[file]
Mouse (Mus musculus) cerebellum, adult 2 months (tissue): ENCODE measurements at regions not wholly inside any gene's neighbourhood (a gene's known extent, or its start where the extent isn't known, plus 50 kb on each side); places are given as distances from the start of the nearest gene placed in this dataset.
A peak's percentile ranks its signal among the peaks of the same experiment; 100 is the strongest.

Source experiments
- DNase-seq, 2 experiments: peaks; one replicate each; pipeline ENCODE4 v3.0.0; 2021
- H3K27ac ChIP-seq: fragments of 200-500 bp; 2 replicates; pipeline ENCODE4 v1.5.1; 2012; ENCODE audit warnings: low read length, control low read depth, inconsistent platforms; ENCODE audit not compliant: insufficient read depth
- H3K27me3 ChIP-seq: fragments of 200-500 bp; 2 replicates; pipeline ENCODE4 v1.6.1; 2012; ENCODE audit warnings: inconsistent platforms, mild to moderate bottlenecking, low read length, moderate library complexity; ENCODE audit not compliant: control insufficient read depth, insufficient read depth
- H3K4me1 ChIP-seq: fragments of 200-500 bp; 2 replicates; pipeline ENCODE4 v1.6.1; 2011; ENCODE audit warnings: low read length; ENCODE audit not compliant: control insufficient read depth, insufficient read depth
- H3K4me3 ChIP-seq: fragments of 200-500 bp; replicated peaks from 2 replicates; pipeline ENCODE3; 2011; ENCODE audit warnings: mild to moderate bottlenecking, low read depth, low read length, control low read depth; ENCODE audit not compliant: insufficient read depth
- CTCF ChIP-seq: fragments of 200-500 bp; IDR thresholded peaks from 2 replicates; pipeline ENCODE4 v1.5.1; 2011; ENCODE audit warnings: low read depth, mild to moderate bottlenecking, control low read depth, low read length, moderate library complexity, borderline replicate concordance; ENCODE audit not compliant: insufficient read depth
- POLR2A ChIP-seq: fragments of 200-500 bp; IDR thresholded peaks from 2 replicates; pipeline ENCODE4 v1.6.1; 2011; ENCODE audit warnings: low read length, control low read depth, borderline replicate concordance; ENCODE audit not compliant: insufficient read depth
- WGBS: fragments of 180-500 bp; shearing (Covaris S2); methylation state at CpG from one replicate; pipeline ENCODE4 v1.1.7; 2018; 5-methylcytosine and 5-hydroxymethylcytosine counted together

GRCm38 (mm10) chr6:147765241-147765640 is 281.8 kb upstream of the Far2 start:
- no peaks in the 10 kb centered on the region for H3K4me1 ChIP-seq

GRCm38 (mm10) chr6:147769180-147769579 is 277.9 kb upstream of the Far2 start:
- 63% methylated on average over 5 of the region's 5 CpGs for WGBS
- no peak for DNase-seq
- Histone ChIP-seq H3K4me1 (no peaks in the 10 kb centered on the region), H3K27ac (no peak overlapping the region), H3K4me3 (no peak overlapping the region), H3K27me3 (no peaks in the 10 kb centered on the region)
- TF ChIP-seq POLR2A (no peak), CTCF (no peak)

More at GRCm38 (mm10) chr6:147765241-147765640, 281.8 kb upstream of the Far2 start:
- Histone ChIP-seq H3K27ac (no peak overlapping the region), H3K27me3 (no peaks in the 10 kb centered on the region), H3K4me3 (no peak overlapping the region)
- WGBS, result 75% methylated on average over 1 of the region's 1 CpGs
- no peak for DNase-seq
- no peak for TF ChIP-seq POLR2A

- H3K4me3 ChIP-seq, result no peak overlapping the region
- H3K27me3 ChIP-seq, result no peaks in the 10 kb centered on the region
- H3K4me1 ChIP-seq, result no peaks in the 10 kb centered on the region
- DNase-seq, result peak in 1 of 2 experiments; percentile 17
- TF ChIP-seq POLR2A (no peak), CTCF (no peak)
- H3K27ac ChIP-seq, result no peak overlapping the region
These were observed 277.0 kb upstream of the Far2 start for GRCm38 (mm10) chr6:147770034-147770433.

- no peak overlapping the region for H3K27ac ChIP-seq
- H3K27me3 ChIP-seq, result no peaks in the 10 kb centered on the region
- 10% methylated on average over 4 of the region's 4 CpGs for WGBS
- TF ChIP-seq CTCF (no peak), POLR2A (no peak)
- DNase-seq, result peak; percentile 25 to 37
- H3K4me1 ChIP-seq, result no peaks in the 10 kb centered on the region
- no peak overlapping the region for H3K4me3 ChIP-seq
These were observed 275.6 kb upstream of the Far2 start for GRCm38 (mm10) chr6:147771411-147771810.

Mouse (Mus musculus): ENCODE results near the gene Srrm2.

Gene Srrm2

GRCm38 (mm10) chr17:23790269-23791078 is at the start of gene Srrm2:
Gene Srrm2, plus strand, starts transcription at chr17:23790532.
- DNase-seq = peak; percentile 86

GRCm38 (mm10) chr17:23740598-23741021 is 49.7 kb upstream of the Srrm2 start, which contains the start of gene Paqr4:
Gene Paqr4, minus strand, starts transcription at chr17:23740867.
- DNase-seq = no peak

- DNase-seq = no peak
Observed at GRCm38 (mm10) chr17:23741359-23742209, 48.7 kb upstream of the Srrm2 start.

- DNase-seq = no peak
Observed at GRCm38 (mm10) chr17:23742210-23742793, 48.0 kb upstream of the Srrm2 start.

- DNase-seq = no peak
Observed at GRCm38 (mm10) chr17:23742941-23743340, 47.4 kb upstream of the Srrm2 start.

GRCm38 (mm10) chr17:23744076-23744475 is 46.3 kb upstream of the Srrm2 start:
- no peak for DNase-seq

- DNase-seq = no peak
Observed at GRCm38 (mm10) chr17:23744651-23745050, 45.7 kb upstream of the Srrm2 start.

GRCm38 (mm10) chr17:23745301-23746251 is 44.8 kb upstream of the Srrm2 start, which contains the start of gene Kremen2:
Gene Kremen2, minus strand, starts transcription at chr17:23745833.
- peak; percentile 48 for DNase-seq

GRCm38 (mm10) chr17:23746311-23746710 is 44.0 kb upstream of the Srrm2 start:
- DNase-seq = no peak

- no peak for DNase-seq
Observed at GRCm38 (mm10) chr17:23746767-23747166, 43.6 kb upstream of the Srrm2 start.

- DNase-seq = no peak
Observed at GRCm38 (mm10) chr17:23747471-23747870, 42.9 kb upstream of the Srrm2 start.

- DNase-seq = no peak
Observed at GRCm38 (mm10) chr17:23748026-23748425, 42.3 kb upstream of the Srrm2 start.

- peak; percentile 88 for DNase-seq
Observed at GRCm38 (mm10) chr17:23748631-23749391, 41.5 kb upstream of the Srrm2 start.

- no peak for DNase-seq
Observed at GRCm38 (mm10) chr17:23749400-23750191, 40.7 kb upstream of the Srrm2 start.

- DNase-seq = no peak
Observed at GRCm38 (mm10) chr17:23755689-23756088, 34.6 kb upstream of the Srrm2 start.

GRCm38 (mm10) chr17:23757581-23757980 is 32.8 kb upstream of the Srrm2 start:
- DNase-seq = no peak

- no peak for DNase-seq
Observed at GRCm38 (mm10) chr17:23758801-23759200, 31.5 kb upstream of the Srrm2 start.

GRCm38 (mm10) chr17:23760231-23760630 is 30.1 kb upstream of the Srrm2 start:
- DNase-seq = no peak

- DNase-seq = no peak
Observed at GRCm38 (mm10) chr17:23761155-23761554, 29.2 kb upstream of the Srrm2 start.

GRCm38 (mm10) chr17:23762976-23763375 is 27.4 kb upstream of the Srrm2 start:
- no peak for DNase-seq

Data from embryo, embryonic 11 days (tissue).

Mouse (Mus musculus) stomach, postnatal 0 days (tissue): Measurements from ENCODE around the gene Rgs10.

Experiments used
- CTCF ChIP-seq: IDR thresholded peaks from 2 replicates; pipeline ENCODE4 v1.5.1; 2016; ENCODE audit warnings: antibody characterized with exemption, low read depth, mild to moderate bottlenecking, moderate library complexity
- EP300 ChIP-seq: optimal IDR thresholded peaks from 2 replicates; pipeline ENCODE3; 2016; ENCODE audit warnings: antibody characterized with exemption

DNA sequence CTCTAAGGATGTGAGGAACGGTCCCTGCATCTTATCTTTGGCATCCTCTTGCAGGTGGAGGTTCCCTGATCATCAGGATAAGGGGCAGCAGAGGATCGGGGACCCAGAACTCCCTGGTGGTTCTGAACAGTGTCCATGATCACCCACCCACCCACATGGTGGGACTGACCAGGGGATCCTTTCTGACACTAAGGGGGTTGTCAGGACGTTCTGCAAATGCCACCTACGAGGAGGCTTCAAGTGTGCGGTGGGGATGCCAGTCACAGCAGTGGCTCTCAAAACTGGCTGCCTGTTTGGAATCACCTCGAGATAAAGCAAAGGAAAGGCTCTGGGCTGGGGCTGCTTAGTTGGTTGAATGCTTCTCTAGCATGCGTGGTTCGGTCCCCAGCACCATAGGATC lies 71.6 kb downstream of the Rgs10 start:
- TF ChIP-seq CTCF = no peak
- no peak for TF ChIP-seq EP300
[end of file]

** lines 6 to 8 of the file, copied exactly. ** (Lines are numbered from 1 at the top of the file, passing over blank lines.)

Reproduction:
- H3K27me3 ChIP-seq: fragments of 200-500 bp; 2 replicates; pipeline ENCODE4 v1.6.1; 2012; ENCODE audit warnings: inconsistent platforms, mild to moderate bottlenecking, low read length, moderate library complexity; ENCODE audit not compliant: control insufficient read depth, insufficient read depth
- H3K4me1 ChIP-seq: fragments of 200-500 bp; 2 replicates; pipeline ENCODE4 v1.6.1; 2011; ENCODE audit warnings: low read length; ENCODE audit not compliant: control insufficient read depth, insufficient read depth
- H3K4me3 ChIP-seq: fragments of 200-500 bp; replicated peaks from 2 replicates; pipeline ENCODE3; 2011; ENCODE audit warnings: mild to moderate bottlenecking, low read depth, low read length, control low read depth; ENCODE audit not compliant: insufficient read depth